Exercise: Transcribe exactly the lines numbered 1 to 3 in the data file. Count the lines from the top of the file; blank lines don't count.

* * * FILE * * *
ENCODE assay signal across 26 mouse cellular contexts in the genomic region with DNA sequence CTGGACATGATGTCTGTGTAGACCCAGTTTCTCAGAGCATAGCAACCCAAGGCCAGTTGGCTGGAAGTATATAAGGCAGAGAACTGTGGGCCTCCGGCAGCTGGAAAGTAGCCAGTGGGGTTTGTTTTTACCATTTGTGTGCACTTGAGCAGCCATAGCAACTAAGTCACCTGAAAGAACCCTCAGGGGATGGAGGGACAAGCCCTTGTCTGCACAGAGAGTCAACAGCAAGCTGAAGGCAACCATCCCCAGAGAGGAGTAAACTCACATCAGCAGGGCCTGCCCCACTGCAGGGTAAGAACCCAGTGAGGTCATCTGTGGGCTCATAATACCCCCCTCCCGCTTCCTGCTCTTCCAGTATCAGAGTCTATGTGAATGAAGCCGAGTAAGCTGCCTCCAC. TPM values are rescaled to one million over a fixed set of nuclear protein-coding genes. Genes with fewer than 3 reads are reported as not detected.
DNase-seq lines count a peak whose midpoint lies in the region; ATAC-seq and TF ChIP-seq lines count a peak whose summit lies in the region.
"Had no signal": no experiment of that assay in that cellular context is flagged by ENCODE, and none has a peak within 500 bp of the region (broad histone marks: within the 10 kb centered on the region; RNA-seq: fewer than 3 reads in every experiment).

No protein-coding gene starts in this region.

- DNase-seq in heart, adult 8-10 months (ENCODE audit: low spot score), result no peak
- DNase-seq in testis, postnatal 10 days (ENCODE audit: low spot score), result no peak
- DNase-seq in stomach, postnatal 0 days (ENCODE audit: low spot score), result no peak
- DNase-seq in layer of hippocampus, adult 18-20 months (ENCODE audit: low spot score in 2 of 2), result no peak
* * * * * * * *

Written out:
ENCODE assay signal across 26 mouse cellular contexts in the genomic region with DNA sequence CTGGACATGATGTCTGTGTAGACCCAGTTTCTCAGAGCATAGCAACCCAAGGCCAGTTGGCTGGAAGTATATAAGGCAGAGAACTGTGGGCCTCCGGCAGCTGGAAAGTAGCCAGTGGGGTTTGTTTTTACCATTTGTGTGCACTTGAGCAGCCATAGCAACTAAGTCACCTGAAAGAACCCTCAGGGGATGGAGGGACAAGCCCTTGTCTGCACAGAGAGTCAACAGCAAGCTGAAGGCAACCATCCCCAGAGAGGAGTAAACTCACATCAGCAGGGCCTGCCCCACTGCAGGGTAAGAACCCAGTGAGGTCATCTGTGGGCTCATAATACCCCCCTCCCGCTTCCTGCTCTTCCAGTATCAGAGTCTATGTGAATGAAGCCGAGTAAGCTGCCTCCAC. TPM values are rescaled to one million over a fixed set of nuclear protein-coding genes. Genes with fewer than 3 reads are reported as not detected.
DNase-seq lines count a peak whose midpoint lies in the region; ATAC-seq and TF ChIP-seq lines count a peak whose summit lies in the region.
"Had no signal": no experiment of that assay in that cellular context is flagged by ENCODE, and none has a peak within 500 bp of the region (broad histone marks: within the 10 kb centered on the region; RNA-seq: fewer than 3 reads in every experiment).